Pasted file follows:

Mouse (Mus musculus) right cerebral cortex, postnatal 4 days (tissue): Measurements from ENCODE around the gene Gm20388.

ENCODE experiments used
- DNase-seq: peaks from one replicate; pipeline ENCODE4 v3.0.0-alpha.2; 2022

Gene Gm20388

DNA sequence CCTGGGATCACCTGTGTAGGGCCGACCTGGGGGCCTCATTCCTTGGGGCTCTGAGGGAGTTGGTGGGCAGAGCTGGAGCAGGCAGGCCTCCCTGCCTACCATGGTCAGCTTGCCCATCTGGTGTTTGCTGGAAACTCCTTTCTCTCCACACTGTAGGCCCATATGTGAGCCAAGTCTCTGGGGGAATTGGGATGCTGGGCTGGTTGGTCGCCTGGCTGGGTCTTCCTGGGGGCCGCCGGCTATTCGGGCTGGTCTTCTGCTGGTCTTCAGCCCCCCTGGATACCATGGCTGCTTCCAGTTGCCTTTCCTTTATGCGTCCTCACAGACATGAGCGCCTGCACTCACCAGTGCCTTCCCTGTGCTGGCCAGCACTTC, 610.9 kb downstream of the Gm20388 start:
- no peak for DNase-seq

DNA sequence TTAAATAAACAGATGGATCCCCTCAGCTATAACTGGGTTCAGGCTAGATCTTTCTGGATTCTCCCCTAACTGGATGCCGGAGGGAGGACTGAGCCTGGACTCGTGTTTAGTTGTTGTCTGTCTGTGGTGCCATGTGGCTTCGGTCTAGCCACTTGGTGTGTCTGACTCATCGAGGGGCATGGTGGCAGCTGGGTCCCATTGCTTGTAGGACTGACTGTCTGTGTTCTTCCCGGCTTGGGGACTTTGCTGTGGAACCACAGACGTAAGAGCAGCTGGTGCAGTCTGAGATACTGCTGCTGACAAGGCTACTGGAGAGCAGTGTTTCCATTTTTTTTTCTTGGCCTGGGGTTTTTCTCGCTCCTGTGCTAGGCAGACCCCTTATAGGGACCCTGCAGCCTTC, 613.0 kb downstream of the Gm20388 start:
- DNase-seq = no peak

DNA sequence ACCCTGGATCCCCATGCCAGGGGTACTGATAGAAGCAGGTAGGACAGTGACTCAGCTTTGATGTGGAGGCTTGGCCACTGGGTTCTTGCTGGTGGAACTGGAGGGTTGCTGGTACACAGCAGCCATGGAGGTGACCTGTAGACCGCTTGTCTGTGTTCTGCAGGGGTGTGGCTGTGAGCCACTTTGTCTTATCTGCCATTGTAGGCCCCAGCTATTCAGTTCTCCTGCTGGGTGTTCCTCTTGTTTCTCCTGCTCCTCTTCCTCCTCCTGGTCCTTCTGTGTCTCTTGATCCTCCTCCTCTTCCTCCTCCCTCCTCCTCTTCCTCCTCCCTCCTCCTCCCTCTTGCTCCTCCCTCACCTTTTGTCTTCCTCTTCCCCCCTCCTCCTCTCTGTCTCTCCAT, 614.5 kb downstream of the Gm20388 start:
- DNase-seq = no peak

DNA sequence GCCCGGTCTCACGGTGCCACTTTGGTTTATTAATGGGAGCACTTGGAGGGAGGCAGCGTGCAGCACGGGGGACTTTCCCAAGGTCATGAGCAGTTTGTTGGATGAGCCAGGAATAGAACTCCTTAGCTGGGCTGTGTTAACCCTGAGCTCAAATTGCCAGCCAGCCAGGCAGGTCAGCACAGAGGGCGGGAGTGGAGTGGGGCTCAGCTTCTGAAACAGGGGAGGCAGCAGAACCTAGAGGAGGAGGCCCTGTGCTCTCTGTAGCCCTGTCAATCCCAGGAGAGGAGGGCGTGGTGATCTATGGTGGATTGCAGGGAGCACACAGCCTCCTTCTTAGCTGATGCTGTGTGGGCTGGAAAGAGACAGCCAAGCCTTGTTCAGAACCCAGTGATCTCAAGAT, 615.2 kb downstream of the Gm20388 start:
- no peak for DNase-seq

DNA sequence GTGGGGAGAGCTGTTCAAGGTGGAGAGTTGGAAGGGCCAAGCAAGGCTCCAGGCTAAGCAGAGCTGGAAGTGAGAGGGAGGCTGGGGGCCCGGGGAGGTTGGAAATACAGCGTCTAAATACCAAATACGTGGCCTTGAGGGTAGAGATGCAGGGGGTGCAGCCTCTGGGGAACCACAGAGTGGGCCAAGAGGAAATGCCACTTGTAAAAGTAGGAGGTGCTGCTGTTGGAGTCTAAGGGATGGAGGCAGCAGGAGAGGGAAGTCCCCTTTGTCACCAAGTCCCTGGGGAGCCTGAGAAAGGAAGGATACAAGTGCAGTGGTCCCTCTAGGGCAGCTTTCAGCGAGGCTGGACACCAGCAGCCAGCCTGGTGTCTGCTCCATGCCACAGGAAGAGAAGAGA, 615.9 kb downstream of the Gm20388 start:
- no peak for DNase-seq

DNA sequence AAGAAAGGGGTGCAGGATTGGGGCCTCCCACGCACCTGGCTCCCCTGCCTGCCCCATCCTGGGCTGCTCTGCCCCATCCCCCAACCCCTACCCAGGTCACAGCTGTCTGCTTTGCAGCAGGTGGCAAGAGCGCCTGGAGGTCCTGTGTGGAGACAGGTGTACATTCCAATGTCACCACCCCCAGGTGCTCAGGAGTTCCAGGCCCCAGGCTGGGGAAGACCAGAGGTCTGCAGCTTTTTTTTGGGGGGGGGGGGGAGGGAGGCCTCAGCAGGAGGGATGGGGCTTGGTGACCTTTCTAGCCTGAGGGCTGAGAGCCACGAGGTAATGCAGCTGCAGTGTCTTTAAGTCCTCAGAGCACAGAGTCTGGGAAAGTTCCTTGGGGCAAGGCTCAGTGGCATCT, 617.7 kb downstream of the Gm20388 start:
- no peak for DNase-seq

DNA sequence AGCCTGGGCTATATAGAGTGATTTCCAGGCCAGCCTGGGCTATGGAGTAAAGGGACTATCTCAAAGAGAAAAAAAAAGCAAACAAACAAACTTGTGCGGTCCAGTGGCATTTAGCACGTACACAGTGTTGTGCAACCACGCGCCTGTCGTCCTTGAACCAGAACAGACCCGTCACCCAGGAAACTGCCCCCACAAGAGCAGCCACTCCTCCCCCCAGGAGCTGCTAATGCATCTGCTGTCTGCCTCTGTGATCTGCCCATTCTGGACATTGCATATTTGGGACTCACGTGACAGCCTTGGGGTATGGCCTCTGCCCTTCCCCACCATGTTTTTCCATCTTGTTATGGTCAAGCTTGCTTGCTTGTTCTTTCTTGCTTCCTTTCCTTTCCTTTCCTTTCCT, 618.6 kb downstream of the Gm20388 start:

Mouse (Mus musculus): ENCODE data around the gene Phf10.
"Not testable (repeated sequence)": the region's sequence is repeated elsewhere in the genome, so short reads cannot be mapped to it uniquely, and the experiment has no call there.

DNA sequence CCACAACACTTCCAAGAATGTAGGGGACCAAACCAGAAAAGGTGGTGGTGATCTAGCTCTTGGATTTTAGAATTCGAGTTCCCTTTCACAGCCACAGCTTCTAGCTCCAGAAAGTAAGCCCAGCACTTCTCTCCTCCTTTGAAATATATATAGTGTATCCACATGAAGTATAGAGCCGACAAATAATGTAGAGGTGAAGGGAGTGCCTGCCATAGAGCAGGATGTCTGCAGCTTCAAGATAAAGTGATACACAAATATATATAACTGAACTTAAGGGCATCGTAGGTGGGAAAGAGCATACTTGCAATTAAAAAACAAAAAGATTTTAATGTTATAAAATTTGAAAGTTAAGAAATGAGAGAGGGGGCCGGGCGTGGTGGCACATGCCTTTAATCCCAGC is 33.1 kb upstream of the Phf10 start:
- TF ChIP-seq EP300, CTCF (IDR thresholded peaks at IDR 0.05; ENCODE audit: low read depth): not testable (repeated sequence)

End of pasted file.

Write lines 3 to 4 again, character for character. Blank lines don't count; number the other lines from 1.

- DNase-seq: peaks from one replicate; pipeline ENCODE4 v3.0.0-alpha.2; 2022

Gene Gm20388